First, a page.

Democrats are optimistic that the Violence Against Women Act could be ready to sign on President Obama’s desk within days.
Since House Republicans released their own version of the bill on Friday, two versions of the legislation have been floating around Congress. But Tuesday night, House Republicans announced that they will allow a full vote on the Senate version if their version doesn’t get enough votes. The Senate bill passed with bipartisan support in the upper chamber by a vote of 78-22. Every woman in the Senate, Democrat and Republican, voted for it to pass.
Sen. Claire McCaskill (D-Mo), a strong supporter of the bill, told MSNBC’s Alex Wagner that she’s “confident” the Senate version will make it through the House:
“The House Republicans let this bill die last year. They didn’t think it was that important. And as somebody who was a prosecutor on the front lines when this legislation was passed, I know how many lives it has saved. So I am thrilled that they have relented and they are in a moment of sanity and pragmatism and public safety, that they are going to let this strong bipartisan bill that came out of the Senate come for a vote, and I am confident it will pass.”
The Violence Against Women Act was first passed into law in 1994 and was co-authored by then-Senator Joe Biden. It grants domestic violence and sexual assault victims access to safety services and increases criminal justice efforts against their abusers. Domestic violence rates have dropped by 58% since the law was passed. The law expired in 2011 and the last Congress failed to renew it.
The new Senate bill would expand protections to 30 million women and contains $659 million in assistance over five years. The cost is actually actually down 17% from the last time the bill was reauthorized in 2005.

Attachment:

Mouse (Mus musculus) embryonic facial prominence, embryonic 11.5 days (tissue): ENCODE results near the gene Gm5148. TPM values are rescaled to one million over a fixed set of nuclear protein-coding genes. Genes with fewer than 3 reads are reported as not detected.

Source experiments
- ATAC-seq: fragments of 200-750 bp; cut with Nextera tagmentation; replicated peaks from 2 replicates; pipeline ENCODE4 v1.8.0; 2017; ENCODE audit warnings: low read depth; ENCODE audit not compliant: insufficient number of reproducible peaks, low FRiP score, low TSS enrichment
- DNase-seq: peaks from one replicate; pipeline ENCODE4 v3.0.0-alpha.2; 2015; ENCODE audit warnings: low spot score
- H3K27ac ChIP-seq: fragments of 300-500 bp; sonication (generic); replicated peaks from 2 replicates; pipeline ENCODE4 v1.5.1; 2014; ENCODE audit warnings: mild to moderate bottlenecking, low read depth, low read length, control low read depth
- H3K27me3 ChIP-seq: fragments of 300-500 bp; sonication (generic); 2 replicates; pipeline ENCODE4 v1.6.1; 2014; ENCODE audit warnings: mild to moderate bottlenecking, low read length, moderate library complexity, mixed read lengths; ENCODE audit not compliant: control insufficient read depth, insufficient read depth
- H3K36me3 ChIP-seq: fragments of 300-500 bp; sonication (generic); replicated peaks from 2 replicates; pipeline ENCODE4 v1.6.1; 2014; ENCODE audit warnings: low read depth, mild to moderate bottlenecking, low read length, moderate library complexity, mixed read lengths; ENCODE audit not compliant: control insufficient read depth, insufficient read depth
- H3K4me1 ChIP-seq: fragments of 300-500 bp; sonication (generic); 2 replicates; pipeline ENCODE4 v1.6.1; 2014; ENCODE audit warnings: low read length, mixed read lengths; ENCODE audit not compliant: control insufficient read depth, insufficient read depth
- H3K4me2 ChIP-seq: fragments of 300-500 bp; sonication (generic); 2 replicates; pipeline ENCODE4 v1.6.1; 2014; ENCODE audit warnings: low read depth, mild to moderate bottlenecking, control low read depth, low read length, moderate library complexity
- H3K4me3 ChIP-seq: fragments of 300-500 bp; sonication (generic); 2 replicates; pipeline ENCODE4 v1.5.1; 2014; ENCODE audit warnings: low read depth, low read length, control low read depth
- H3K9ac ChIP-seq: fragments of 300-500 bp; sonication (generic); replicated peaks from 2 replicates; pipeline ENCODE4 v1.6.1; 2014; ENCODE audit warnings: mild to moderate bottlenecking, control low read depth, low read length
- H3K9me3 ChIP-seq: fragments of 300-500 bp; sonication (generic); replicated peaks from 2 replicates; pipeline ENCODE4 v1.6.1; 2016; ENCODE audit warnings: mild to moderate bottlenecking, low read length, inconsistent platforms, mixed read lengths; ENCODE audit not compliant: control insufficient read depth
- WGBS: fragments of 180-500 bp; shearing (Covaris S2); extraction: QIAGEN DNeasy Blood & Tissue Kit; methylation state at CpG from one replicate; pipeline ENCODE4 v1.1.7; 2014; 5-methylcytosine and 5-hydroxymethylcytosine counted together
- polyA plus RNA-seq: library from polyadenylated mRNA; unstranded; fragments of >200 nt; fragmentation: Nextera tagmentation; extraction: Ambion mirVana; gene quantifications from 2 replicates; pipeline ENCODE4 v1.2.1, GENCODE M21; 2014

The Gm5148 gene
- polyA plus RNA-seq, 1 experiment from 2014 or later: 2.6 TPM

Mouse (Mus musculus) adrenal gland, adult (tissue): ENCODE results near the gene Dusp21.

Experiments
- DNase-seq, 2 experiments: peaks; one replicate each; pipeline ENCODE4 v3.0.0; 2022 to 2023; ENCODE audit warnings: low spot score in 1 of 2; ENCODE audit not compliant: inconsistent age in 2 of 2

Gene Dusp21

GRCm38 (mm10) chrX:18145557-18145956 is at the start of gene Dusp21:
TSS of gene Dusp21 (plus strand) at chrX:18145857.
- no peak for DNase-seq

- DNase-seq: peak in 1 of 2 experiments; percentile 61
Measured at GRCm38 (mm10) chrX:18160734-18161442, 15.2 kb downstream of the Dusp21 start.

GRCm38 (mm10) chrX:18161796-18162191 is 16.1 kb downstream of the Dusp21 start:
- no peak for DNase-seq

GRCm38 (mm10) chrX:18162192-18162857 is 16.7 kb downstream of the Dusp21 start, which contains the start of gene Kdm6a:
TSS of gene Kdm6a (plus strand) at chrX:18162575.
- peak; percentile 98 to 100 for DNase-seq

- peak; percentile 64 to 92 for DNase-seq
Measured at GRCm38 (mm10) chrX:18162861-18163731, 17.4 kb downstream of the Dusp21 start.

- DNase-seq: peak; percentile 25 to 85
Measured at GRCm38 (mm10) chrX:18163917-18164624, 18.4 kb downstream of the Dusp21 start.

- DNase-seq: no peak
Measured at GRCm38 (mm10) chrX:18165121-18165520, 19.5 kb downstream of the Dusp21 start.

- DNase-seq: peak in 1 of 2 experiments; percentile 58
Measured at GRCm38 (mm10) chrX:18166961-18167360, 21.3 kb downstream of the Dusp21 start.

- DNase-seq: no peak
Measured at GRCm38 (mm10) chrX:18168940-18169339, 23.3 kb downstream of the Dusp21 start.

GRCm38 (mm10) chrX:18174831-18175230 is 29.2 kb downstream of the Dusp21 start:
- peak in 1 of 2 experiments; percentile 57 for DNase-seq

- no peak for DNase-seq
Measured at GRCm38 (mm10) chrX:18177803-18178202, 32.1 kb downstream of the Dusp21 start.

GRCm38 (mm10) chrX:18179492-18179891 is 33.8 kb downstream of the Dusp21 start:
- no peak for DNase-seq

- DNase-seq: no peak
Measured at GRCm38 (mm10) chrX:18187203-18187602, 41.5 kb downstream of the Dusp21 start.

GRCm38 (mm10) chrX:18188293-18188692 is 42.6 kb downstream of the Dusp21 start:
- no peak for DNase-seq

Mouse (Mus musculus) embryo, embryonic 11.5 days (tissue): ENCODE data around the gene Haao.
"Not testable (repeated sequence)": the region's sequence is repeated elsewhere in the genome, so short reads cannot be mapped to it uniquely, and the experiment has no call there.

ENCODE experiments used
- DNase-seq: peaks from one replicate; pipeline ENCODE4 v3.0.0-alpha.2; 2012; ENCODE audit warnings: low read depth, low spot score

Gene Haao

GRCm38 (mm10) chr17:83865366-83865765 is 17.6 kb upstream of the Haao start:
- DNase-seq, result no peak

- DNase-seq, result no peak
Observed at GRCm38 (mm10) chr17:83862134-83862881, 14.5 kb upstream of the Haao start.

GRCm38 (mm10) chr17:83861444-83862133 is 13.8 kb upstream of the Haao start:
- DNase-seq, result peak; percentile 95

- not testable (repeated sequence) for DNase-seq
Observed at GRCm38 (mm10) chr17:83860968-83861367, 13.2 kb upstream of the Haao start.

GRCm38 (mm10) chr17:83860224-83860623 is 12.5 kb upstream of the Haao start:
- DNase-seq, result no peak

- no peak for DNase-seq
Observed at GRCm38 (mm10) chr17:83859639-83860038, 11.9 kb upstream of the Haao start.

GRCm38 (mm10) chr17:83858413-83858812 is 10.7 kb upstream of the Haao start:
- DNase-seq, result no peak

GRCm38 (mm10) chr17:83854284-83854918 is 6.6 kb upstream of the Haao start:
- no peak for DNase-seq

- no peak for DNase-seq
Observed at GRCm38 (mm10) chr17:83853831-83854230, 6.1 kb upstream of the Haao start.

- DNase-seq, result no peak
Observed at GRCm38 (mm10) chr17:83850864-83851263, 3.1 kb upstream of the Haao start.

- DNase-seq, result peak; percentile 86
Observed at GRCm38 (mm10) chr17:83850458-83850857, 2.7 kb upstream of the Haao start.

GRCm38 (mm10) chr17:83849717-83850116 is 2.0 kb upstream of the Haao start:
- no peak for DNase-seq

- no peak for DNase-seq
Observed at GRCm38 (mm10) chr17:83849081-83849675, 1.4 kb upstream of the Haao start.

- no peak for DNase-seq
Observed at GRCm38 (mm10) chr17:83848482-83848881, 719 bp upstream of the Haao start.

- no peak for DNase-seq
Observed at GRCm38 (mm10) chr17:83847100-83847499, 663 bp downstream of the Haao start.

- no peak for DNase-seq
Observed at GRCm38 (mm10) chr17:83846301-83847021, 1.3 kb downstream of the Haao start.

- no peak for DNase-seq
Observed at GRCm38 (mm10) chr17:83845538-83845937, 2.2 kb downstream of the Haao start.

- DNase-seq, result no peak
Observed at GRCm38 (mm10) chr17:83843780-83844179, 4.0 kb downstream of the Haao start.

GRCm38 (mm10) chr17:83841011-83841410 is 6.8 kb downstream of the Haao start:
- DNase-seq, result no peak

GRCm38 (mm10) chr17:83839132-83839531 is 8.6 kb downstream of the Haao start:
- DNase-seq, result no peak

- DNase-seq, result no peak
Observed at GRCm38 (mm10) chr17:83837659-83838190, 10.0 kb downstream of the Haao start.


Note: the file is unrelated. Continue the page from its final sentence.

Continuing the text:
One of the key issues between the House and Senate bills is the debate about giving Native American tribal courts the authority to prosecute non-Native American men who commit violent acts against Native American women on reservations. Statistics show that more than 80% of sexual assaults against Native American women are committed by non-Native American men. One in three Native American women is raped or sexually abused, according to the Department of Justice.
Unlike the Senate bill, the House bill never specifically mentions coverage for LGBT Americans.
“I think most Americans want protections for victims of domestic violence no matter where they are, no matter what they look like, and no matter who they love,” said McCaskill. “And I think this is a really important acknowledgement by the Republicans that they need to get off the extreme fringe on these issues and join most of us in America that understand that the protection of the law in this instance shouldn’t just be for some in this country, it should be for everyone.”
TPM reports how Democrats expect the vote to play out:
“After the House finishes debating the GOP-version of the bill on Wednesday and Thursday, it will get a vote, but will fail to muster enough votes for passage due to conservative and Democratic opposition. So the Senate-passed bill will get a vote instead, and Democrats as well as a faction of more moderate Republicans will carry it to victory. Then it will go straight to President Obama’s desk for his signature.”
Earlier this month, 17 Republican representatives sent a letter to House Speaker John Boehner and Majority Leader Eric Cantor asking for a bipartisan solution.
“I think this is John Boehner trying to manage a very difficult caucus,” said McCaskill. “But at the end of the day, the best news of this week is that for the majority of women in this country, elections matter.”